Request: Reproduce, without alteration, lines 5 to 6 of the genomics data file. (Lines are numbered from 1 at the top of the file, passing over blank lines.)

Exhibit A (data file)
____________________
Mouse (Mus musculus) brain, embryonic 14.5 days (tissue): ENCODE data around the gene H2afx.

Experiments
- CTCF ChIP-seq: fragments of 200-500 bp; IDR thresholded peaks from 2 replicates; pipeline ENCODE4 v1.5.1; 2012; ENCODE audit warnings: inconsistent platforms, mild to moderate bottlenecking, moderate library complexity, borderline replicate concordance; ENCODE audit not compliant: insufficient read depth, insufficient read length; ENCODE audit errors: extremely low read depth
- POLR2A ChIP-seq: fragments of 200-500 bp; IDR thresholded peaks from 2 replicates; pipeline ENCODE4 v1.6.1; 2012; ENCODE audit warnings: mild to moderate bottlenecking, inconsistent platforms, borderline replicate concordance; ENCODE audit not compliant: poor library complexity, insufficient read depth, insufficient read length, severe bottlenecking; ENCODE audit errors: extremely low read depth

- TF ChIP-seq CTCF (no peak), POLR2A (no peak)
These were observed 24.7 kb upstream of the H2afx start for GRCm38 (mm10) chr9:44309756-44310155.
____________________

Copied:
- TF ChIP-seq CTCF (no peak), POLR2A (no peak)
These were observed 24.7 kb upstream of the H2afx start for GRCm38 (mm10) chr9:44309756-44310155.